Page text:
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Tracing the Obamacare subsidy

Dan Gorenstein Mar 3, 2015

Tracing the Obamacare subsidy

Dan Gorenstein Mar 3, 2015

On Wednesday, the Affordable Care Act faces its next test in front of the Supreme Court. This time, the justices will consider who is eligible to receive subsidies to help cover the cost of health insurance.

That may sound technical, maybe even minor, but it’s high stakes — because the subsidies are at the heart of the law.

To help understand why this case matters, it helps to understand the role subsidies play in the Affordable Care Act. Think of the subsidy as a passenger on a cruise — with apologies to The Love BoatThe journey begins at what we’ll call Consumer’s Cove, which in this case is Thomas Choinacky’s computer.

“I put in how much money I’m going to make in the coming year and it literally shoots out how much you would be paying in a given month,” Choinacky says.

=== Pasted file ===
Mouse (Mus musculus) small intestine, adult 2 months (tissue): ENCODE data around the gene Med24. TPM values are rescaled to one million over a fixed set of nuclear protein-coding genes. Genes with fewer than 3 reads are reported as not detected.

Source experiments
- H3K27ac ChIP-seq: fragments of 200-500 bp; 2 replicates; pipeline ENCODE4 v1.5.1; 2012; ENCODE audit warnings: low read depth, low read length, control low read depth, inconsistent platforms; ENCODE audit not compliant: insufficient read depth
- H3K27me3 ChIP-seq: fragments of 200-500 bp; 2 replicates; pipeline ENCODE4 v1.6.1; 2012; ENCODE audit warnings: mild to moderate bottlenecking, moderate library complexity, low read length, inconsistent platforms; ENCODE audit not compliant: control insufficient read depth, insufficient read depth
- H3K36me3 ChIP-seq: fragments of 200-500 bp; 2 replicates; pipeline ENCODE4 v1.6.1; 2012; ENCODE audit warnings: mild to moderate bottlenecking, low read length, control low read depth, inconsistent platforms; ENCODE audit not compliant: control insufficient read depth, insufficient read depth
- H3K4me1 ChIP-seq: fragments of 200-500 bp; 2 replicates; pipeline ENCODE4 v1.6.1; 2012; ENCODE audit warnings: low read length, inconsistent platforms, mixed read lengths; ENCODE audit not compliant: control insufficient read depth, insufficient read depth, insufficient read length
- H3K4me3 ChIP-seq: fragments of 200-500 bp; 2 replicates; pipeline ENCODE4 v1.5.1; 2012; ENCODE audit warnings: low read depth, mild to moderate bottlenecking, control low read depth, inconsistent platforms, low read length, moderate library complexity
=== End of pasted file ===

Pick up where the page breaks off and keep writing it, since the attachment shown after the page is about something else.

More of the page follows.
Choinacky, a performance artist in Philadelphia, will earn about $30,000 this year. He liked a plan on healthcare.gov, running $300 in monthly premiums — but it only costs the 30-year old half that, thanks to a $150 subsidy.

As soon as Choinacky chooses his plan, our subsidy ships off towards its second port, Insurance Island. And remember in the 34 states that rely on healthcare.gov, 87 percent of consumers get some financial help.

“The bottom line is that the subsidy is Thomas’s ticket to the health insurance world,” says Dr. Peter Beilenson, CEO of health insurer Evergreen Health Cooperative.

On average, these subsidies make up about three-quarters of a person’s monthly premium. It’s a big reason why 7.5 million in the federal exchange states signed up for the ACA this year.

But, Larry Levitt with the Kaiser Family Foundation warns subsidies shouldn’t get too comfortable out on Insurance Island.

“Most of the dollars an insurance company takes in don’t stick around for very long,” he says.

Levitt explains insurers are packing up the subsidies fairly quickly for their final stretch, a visit to Provider Paradise – where they go to pay for doctors, hospitals and pharmacists.

“They are really important to health providers. We are talking about roughly $2 billion a year going through insurance companies to doctors and hospitals in these states,” he says.

So ultimately, if the Court decides to cancel this subsidy voyage – for everybody from Consumer Cover to Insurance Island to Provider Paradise today’s Love Boat will start to feel a lot more like the SS Minnow, that stranded ship from that other TV classic, Gilligan’s Island.

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